Minimum wage hike to $10?

The BC federation of labor is making noise about the need to increase the minimum wage in BC to $10 an hour or higher. Just so we’re clear, that would be a province-wide increase, not just in Vancouver, with its relatively high cost of living.

The intent is to ensure that no BC worker lives below the poverty line. Their rhetoric is buoyed by a new public opinion poll showing that 79 percent of British Columbians support the move to a $10 minimum wage.

Could be a good idea. Of course, more money for workers means less money… well, for workers. Businesses will have to make some tough decisions.

But before the wage hike goes through, people really ought to be asking themselves – is a full-time McJob burger flipper really entitled to the kind of paycheck that will ensure that they can be economically self-sufficient, living away from mom and pop, or possibly with children to take care of?

In a Canadian context, perhaps it is only fair that someone working hard at a full-time at a job, no matter how low the position is, ought to be entitled to the minimum of financial independence.

But it is only in our super-wealthy society that such entitlement even makes sense.

In any case, to all those hoping for this two dollar an hour increase, I wish you the best of luck. Hopefully, I’ll be able to take advantage of a little karma when I get around to asking for my own 20 per cent wage increase.

7 Comments so far

  1. msbonne (unregistered) on April 7th, 2007 @ 9:23 am

    I’m assuming your sally was said with tongue firmly planted in cheek. Wages are a part of the costs in businesses that run on minimum wage jobs, it’s true. However, your seeming arrogance and insensitivity is the main message of your post.

    It sounds like you think you are “better” than the full-time McJob burger flippers. Can this be true?

    If you are, then why don’t you show them how to live on the equivalent of $10 per hour in “metro” Vancouver. At that pay rate you’d probably take home around $1350 per month.

    After you pay $750 for your rent, and $50 for a bus pass, you’d have $550 a month for food and everything else. Could you manage a decent life for an extended period living like that?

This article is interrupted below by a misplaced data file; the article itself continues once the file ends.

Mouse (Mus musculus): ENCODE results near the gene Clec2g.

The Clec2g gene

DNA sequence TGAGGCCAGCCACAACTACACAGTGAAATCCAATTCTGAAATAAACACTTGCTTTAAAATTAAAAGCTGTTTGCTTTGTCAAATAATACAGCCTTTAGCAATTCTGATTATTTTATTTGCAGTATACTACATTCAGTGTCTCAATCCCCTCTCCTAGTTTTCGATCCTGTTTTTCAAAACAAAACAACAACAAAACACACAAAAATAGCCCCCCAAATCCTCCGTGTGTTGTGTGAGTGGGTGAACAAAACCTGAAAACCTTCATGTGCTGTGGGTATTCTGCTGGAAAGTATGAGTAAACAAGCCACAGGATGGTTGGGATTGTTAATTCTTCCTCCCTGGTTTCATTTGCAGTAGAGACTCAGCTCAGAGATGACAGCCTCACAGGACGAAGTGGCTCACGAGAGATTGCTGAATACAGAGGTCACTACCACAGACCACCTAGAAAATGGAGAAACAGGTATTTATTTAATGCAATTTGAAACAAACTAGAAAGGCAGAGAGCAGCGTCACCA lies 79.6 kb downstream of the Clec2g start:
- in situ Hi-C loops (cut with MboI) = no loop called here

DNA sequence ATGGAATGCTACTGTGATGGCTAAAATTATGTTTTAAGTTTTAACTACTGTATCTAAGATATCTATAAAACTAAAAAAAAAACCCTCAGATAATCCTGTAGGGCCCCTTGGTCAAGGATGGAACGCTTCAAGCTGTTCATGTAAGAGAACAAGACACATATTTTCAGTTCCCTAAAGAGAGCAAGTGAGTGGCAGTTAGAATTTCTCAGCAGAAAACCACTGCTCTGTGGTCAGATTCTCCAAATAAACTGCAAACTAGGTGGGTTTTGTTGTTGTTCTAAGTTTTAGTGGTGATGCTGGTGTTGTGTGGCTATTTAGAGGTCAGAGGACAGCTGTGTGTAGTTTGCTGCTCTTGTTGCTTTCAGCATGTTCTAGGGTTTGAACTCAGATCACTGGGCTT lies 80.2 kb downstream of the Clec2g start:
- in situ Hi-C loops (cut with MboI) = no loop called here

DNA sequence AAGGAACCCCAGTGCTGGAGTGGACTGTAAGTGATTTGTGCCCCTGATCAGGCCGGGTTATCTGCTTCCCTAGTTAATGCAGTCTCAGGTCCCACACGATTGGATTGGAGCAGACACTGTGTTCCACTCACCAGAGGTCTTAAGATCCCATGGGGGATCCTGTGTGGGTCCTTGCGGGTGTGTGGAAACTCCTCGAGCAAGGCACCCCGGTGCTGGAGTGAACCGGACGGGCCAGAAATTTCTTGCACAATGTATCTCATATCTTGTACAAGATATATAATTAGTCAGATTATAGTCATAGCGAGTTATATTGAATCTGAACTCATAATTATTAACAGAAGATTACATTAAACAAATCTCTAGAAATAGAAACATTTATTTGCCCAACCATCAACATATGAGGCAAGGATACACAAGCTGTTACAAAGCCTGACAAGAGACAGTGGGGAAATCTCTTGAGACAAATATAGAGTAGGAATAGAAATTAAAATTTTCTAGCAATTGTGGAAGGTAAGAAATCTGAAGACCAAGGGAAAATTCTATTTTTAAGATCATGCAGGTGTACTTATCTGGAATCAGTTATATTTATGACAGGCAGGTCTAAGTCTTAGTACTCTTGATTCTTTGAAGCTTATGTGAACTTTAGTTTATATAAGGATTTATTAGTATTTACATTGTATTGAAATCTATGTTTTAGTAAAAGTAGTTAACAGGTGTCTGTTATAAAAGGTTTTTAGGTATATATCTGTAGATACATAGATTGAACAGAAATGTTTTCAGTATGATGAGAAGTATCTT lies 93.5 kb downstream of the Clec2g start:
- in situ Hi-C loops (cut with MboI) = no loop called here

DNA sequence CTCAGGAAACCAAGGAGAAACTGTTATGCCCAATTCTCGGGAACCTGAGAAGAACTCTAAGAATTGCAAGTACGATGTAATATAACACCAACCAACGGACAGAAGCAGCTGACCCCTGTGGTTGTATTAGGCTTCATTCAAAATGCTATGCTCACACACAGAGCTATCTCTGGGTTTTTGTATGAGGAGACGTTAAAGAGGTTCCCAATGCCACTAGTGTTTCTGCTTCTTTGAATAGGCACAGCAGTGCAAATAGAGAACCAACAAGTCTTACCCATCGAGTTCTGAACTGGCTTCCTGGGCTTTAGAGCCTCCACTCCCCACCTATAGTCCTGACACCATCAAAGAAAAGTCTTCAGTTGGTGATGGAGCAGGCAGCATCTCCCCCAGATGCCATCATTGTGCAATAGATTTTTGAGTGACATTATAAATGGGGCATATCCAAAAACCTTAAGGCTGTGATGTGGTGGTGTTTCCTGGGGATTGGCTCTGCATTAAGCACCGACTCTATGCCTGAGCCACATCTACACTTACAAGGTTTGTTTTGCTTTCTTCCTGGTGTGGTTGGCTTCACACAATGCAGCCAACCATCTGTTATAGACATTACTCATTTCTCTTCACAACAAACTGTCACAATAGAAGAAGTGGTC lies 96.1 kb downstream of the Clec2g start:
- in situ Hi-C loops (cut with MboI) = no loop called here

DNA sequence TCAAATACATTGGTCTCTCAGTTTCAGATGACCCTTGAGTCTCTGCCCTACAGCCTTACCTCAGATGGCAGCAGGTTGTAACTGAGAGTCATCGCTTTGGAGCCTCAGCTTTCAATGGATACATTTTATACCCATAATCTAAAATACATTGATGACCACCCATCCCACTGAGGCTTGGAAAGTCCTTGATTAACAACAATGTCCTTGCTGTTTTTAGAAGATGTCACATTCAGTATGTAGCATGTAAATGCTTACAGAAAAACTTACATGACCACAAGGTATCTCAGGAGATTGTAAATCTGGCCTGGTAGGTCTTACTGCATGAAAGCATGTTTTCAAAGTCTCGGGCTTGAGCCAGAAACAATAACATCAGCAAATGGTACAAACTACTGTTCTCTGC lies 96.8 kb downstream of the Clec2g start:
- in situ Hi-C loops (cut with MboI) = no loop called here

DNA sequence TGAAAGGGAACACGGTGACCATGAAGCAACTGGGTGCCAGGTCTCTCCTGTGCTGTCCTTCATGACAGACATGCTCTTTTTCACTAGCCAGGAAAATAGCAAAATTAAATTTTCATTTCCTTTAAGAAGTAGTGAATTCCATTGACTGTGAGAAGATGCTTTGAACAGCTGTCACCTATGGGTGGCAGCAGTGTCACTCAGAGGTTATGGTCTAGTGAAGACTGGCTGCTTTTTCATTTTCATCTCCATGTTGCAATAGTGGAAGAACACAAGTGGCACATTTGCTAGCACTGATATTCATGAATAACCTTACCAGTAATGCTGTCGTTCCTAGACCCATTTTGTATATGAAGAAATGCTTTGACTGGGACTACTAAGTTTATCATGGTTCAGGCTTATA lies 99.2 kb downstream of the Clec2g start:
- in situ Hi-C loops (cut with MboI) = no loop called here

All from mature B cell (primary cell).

Life is not an upwardly mobile paradise of opportunity for everyone who starts out in a minimum wage ghetto.

    One can always trade some smugness for compassion. It doesn’t cost anything. Maybe you should consider making that trade, before life makes it for you.


  2. Jonathon Narvey (unregistered) on April 7th, 2007 @ 10:42 am

    Oh, no! I’ve been outed as a heartless fiend once again.

    Actually, I’m quite aware that it is not easy to get by on minimum wage. When I was doing that (in Winnipeg) the minimum wage was around $5.45. My take-home pay was about $872 a month, before taxes. Not nice. It’s been a long time since then, but with inflation and factoring in cost of living, it compares with the figure you present ($1350 a month).

    I didn’t take the bus, most of the time because I couldn’t afford it. I walked to work in four feet of snow, often in -30 temperatures. I drank powdered milk because it was cheaper than the fresh stuff. My diet consisted mostly of peanut butter, bread, tomatoes and endless cans of tuna.

    No coffee. No beer. No restaurants.

    And $750 for rent would have been a luxury I could ill afford – I shared accomodation in an old house for $350, plus utilities.

    I certainly never thought it was a realistic proposition to “manage a decent life for an extended period” on what I earned. Frankly, I knew that I wasn’t naturally entitled to such a thing and that the state was not obligated to improve my standard of living just because I was sick of canned tuna and having to stay at home every weekend.

    Fortunately, I did have the opportunity to go back to university and finish my degree and thereafter find more stimulating and higher-paying work.

    I’m aware that, for a lot of reasons, not everyone will have that chance. I do feel for them.

    But I do think it’s fair to expect minimum wage earners to have to make sacrifices to make ends meet. If everyone got paid what they wanted instead of what they were worth, there would be little incentive for folks to get ahead.

    That said, if a ten dollar an hour wage makes things a little easier for a lot of people in this city, that’s great – all the power to them.


  3. msbonne (unregistered) on April 7th, 2007 @ 11:25 pm

    You’re sounding a little like my grandpa who had to walk four hundred miles to school in a tornado every morning while herding buffalo, and in no shoes, to boot!
    You must have some cojones if you didn’t take the bus in those bitter Winnipeg winters. Maybe you are as old as my grandpa, and they didn’t have buses?
    Very few people who earn in the six figures can tell you definitively why they are worth that much. Usually its because they are good negotiators with well-honed senses of entitlement. Why aren’t we more outraged by them? If a $10 minimum wage increases costs, it will increase them across the board, and ultimately small businesses will not lose their market share. Isn’t that how the wisdom of the market works?


  4. Jonathon Narvey (unregistered) on April 7th, 2007 @ 11:49 pm

    If minimum wage is increased across the board, this will have no effect on market share. It will, however, reduce the number of people who will have jobs in businesses that are having trouble making ends meet. Pretending that there is no cost to a wage hike doesn’t make it so.


  5. Ryan Cousineau (unregistered) on April 8th, 2007 @ 9:39 am